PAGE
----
Vanished - By Mizeta Moon

Rowena pulled the curtain back and stared into the darkness. The silence was so dense she could hear her pulse pounding through her body. Everything outside was threatening since the dog disappeared. She didn’t mind that her husband ran away because she didn’t love him anymore. She was okay with living so far from town as long as her canine alarm system warned her someone or something was in the yard. Now, the mutants could sneak up and break in. 

When they started genetically altering plants, no one expected them to become sentient. Now, they not only thought for themselves, but they could also uproot themself and relocate. Due to the drought, many of them were inhabiting riverbanks and streams as well as ponds and lakes. They were so thick humans couldn’t access waterways for pleasure or fishing. The reason Rowena was scared was that she had over a ton of fertilizer in her shed. The mutants loved to drink it like humans did whiskey. So far, she’d been able to burn them with her propane torch and chase them away but the tank was getting low and their attacks were increasingly bold. There were times she thought about letting them have it and selling the farm, then move into the city, but this was not only her childhood home, NASA was paying top dollar for fertilizer to grow normal food on Mars. These days plants refused to be eaten so everyone was eating synthetic food. NASA felt they could finance deep space explorations by selling vegetables to Earth.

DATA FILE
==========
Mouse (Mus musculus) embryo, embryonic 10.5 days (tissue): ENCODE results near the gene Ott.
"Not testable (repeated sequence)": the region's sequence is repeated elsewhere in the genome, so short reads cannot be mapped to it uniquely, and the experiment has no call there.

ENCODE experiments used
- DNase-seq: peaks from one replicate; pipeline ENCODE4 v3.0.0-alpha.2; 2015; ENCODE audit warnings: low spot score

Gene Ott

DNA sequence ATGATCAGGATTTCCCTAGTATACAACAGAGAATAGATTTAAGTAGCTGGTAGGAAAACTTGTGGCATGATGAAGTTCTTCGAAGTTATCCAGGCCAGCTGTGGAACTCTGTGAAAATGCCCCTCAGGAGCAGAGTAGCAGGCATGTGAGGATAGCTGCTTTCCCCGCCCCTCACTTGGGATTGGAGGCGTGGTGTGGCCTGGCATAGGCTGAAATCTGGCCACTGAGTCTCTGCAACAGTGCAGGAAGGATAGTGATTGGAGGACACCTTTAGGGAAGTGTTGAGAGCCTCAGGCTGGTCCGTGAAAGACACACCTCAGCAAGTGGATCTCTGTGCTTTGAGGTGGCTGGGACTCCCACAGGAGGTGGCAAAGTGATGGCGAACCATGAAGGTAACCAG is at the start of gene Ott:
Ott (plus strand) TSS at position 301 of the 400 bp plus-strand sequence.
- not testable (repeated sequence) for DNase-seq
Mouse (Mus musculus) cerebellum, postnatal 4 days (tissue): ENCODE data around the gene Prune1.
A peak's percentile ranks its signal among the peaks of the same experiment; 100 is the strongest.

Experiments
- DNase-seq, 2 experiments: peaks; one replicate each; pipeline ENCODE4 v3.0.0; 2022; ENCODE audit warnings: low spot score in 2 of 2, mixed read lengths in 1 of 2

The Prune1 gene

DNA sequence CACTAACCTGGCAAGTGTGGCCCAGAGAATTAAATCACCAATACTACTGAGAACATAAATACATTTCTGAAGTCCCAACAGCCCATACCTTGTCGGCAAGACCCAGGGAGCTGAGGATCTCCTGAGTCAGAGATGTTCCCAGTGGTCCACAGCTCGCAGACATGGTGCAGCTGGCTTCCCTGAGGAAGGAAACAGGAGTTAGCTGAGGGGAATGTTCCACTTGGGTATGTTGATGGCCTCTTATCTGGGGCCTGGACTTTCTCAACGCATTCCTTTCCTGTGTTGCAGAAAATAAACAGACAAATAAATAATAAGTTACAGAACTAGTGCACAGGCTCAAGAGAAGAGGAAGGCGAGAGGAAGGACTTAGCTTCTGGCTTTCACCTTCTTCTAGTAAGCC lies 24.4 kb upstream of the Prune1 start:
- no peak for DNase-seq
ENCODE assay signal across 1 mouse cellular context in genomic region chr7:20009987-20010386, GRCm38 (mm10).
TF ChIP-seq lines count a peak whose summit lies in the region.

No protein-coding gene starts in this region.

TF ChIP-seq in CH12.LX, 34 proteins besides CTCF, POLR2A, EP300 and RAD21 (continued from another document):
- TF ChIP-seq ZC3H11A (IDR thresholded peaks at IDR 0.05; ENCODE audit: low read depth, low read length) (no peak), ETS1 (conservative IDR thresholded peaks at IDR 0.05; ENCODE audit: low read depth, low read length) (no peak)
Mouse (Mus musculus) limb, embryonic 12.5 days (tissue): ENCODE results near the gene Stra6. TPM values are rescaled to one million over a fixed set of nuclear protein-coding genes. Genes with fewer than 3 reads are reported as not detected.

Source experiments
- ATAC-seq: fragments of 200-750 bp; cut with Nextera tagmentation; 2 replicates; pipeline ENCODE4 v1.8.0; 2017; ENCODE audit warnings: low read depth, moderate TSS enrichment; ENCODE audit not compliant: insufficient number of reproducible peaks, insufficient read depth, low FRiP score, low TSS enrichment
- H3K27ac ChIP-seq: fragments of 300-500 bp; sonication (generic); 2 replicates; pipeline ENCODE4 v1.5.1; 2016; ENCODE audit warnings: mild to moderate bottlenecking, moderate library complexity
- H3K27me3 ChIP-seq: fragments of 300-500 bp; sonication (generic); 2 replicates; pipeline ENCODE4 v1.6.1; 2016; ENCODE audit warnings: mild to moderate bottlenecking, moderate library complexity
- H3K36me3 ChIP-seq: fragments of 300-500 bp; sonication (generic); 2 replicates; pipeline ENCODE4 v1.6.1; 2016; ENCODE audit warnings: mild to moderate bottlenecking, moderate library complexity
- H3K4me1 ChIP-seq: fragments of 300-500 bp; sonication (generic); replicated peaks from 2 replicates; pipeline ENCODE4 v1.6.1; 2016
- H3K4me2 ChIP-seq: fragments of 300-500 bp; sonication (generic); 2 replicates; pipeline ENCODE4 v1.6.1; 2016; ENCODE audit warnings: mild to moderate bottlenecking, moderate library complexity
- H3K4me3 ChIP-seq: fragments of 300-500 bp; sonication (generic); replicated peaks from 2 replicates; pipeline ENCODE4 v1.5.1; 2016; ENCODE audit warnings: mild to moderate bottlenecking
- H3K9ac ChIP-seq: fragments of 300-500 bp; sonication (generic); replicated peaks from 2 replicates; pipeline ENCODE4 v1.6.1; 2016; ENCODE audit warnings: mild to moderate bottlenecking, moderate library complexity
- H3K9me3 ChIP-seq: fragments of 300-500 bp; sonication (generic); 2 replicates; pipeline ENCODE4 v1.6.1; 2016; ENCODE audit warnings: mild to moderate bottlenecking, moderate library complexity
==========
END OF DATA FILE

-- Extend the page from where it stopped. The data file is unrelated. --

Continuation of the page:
After a long vigil through darkness, she made coffee, then carried a steaming mug onto the porch, planning to check on the shed. What she saw made her drop the mug and stare with her mouth agape. The shed was missing. Completely gone. Vanished. Only a hole in the ground remained. There were no tracks or drag marks to indicate who took it or which direction they went. Sobbing, plagued by concern over destitution from the loss of her only commodity, she went inside and called the police. 

The policeman was baffled as he walked the property. He’d never seen anything like it. “Were there any strange lights?” He asked. 

Rowena blew her nose on a tissue and said, “no. I stood at that window all night with my torch ready, but nothing moved.” 

Meanwhile, on a cargo ship bound for Andromadea, a planet in a binary-system light-years away, the captain was raising a toast to celebrate their new acquisition. “ I give you Farrah Fawcett 11009 whose tractor beam allowed us to wrest precious libation away from those heathen plants on that tawdry planet we visited recently. Her power assist technology allowed us to access what humans call fertilizer without entering their planetary defense systems’ range.” There was a sound of twigs and branches rubbing together as a slender willow-like woman with hair the color of autumn leaves stepped forward and bowed. 

Raising a cup, she said, “Go easy on this stuff. It’s undiluted. By watering it down and redistilling it we should have enough to keep us smiling till we can replant ourselves in Andromadea’s sweet soil. Three cheers to whomever hoarded it.” The only sound in the room for quite some time was lips smacking together as the good stuff went down smooth as silk.        

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